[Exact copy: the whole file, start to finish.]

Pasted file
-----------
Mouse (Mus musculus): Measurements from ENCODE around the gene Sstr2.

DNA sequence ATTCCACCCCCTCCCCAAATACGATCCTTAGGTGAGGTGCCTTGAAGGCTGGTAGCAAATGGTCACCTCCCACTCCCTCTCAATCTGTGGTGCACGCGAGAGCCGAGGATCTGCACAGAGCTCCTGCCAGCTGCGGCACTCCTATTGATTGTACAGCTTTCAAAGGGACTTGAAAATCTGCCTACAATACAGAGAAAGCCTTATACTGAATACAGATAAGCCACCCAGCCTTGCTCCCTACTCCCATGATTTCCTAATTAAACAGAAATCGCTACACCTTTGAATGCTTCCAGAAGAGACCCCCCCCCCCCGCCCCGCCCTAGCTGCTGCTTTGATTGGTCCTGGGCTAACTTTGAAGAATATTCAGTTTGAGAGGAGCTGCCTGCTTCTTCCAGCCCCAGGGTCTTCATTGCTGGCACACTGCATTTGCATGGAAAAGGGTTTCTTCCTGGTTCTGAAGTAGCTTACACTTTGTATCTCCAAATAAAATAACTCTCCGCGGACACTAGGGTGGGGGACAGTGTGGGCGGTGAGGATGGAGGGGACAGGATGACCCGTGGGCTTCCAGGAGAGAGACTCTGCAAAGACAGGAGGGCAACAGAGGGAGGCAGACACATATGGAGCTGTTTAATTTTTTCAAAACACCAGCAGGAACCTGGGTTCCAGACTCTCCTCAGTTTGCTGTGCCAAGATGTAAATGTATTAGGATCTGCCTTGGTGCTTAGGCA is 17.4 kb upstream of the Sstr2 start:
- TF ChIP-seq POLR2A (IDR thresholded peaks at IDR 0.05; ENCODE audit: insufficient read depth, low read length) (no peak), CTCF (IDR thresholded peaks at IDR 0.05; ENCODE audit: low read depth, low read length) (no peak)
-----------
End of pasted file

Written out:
Mouse (Mus musculus): Measurements from ENCODE around the gene Sstr2.

DNA sequence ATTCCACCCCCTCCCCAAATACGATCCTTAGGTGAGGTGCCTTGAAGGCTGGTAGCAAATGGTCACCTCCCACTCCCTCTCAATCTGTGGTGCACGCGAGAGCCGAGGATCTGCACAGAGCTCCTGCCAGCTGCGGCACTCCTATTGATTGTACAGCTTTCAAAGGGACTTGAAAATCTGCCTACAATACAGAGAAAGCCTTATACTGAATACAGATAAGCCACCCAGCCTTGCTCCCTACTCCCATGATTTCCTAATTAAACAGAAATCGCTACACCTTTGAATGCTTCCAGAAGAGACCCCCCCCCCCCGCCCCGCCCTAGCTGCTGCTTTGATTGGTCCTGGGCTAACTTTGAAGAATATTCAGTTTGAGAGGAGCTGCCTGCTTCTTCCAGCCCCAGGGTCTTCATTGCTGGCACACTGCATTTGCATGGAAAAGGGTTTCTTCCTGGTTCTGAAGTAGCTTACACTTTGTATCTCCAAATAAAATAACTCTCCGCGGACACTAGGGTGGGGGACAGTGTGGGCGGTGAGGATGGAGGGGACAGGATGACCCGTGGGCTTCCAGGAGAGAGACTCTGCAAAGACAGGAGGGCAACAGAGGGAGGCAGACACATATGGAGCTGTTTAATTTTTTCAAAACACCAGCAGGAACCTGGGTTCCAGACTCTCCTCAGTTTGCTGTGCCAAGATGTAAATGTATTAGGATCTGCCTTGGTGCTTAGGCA is 17.4 kb upstream of the Sstr2 start:
- TF ChIP-seq POLR2A (IDR thresholded peaks at IDR 0.05; ENCODE audit: insufficient read depth, low read length) (no peak), CTCF (IDR thresholded peaks at IDR 0.05; ENCODE audit: low read depth, low read length) (no peak)